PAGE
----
17 AugOperational Risk. 3 final observations on the $2.3B loss at UBS caused by a rogue trader.
Insight form the coal face; in 2011 UBS had a $2.3B loss created by rogue trader Kweku Adoboli. Beyond the wrong doing and even conspiracy on the trading desk, operational processes failed. I have commented on this case before (see: The 3 Lessons from the UBS case). Recently, somebody more closely involved with those events shared a few insights on where things went wrong; being able to make some concrete observations warrants a last word.
There were two underlying tricks that the trader was using to manipulate his P&L. One was using a special trading book to smooth the P&L. The other was making fictitious profit by booking imaginary trades with counterparts; trades which had value dates a long way into the future. These trades remained undetected either by the folks at UBS, or their counterparts. From the insights shared with me, three observations around the controls are worth making:
At some point in the proceedings, one of the Ops staff noticed the high number of trades being booked with value dates a ling way into the future. Recognising that this was not normal, the issue was raised, via e-mail, with the desk head. Definitely the right thing to do. “Understood. Actually no issue with this. All ok,” came the reply. So job done for the Ops person. Little did this person know though, the desk head was also helping hide P&L in the special trading account.
The Ops manager had a sense of what was normal, did the right thing, but sadly there was a conspiracy.
There were other management controls in place. Unfortunately, as people’s responsibilities rotated, the reports did not keep up. A previous manager was receiving the reports and ignoring them as he was no longer responsible. The new manager was not getting them. Static, or reference data, and HR processes will never ever be totally in sync with reporting systems.
Here the only available recipe is Napoleonic Law; guilty till proven innocent. Managers who are getting the reports should be on the hook until they can pass the baton to a receiving manager.
Adequate Procedure Not Followed
In Goldman Sachs years, I had the privilege of working with a wise Ops partner, Larry Linden, when we first started to look at OpRisk. That start was on examining what went wrong; Larry’s McKinsey training meant he strived to bring structure to the work. His view of incidents was that we had to be very clear about the type of problem: was it type I, an adequate procedure that was not followed or type II, an inadequate procedure.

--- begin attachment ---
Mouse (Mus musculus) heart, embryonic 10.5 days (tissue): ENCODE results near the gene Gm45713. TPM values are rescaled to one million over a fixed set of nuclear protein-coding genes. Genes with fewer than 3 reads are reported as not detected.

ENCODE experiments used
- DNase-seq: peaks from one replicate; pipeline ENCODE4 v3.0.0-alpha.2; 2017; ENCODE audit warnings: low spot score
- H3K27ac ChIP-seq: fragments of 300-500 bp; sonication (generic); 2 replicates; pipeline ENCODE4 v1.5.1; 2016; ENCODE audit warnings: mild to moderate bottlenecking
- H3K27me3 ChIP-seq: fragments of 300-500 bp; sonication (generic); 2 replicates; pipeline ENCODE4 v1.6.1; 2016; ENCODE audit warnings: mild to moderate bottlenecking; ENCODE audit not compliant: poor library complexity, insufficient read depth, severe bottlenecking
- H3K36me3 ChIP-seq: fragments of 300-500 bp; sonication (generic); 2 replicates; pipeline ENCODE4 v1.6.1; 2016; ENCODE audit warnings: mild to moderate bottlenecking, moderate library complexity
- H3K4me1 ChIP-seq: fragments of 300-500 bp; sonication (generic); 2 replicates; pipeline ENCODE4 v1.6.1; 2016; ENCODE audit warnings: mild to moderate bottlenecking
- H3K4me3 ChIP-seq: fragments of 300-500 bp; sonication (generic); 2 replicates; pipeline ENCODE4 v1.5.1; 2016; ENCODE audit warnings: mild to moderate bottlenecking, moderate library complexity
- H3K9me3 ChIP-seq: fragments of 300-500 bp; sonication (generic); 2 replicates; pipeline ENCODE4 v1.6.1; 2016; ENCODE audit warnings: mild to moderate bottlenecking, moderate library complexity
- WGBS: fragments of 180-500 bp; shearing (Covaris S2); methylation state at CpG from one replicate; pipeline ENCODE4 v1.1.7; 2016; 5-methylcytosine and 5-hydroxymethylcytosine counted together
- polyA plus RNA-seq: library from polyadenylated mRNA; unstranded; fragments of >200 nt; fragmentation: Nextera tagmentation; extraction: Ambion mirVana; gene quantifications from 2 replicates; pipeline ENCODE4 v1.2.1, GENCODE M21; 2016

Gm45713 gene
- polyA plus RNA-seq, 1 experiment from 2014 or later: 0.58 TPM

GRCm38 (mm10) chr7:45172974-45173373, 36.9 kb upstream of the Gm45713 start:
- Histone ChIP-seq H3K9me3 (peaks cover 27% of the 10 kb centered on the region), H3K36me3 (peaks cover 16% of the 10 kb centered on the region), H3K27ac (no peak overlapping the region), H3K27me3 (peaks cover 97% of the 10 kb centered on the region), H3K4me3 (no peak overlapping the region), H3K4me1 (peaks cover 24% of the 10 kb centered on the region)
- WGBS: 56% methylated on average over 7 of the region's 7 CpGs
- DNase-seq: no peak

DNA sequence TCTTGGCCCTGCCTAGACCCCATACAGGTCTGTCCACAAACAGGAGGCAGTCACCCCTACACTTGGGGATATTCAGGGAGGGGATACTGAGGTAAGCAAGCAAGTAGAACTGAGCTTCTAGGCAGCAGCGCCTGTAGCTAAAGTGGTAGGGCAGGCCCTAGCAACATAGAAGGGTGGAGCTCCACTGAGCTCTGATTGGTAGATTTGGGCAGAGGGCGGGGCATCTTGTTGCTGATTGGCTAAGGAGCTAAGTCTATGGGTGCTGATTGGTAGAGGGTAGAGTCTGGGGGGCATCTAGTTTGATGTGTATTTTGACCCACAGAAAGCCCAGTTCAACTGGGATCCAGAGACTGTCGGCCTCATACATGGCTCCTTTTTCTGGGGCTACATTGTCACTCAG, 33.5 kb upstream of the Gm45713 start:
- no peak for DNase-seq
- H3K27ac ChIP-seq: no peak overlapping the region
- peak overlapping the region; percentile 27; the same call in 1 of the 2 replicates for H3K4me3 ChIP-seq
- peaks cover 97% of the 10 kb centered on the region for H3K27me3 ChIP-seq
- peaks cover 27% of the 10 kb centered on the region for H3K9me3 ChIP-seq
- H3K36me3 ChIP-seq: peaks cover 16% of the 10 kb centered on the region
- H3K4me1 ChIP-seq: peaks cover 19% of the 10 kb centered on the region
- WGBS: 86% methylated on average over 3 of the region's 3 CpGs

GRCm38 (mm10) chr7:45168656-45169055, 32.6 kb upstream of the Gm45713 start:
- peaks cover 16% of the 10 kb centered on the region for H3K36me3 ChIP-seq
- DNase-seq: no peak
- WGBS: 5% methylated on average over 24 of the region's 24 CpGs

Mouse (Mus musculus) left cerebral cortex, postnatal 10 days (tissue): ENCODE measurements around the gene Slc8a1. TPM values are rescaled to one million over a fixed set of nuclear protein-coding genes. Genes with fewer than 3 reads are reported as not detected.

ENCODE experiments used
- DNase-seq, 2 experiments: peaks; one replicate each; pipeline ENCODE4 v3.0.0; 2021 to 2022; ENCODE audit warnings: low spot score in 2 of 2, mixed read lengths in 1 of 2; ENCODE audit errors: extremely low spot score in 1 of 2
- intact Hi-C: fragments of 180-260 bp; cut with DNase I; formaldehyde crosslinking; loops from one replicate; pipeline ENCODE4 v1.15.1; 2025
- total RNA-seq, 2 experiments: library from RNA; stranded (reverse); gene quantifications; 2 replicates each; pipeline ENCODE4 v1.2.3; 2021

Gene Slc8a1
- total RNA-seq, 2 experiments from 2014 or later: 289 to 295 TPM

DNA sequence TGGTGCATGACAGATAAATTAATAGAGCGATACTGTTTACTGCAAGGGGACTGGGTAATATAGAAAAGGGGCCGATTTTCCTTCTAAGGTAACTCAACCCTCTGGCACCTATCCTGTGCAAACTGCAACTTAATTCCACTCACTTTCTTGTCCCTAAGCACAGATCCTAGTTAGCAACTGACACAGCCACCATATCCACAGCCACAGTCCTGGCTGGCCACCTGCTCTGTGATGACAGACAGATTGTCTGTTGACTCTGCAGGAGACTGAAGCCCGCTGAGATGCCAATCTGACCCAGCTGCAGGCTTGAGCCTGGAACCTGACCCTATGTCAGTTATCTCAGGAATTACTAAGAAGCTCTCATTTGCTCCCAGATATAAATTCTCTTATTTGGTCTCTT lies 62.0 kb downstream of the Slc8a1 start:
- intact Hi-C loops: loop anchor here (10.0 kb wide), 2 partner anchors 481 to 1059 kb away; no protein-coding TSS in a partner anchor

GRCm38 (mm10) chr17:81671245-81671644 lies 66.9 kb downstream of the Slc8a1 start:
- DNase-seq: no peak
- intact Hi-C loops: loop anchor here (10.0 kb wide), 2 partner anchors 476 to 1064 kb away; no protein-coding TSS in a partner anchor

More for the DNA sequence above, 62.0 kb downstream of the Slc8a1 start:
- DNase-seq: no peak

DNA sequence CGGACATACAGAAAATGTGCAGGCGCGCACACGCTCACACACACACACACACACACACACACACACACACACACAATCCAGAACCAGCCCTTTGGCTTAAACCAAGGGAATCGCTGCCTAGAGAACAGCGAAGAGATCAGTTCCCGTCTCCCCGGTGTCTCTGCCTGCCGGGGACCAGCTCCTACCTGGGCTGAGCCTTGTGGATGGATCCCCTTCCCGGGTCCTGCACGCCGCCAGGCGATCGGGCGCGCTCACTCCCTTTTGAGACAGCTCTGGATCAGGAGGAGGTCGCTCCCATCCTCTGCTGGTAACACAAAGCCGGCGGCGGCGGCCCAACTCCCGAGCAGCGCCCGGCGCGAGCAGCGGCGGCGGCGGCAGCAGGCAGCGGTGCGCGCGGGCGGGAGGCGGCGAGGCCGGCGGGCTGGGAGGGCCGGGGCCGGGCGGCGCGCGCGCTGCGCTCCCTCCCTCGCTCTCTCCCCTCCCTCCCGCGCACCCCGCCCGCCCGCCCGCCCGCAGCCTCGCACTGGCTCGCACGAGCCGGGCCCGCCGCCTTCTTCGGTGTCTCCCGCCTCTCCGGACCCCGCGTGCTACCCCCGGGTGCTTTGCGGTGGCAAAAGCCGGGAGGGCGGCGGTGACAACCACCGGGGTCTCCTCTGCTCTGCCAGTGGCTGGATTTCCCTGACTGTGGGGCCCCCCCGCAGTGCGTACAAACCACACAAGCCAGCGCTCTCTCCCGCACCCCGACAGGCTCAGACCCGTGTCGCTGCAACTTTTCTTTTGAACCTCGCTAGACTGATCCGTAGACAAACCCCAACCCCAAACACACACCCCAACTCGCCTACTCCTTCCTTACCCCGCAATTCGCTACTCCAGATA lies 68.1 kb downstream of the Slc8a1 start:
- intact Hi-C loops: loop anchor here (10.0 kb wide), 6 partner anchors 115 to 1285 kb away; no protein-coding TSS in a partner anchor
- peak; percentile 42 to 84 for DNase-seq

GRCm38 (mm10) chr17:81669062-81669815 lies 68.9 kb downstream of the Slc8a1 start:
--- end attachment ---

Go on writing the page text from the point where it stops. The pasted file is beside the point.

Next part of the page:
Inside UBS, Ops had a defined process for checking on trades with forward value dates. The task was in the hands of a business process outsourcing partner in India. It seems that at some point prior to the discovery of the loss, the feed that drive the process had broken. An attempt to fix it failed. That status was not at all obvious in any of the reporting; it was not obvious that the there was a problem.
In the drains up exercise which inevitably followed, UBS did try to have the outsourcing partner take some of the blame. That failed; the contract effectively excluded all liability and there was no room to make a charge of “gross negligence” stick.
In this case, there was an adequate process, but it was not followed. What was required was a report that read “No data due to process breakdown”
Lessons to be Learned: Discipline. Ops had some of it; the escalation to the desk manager was the right thing to do, as soon as it was obvious that the activity was not normal. The trading floor lacked it; with an old manager simply ignoring the reports for business he was no longer responsible for. The BPO partner lacked it too; whatever they were reporting about long dated trades was not clear enough to highlight the fact that process was broken and the expected control was not being performed. Control means just that; if the reporting is not clear, control is undermined.
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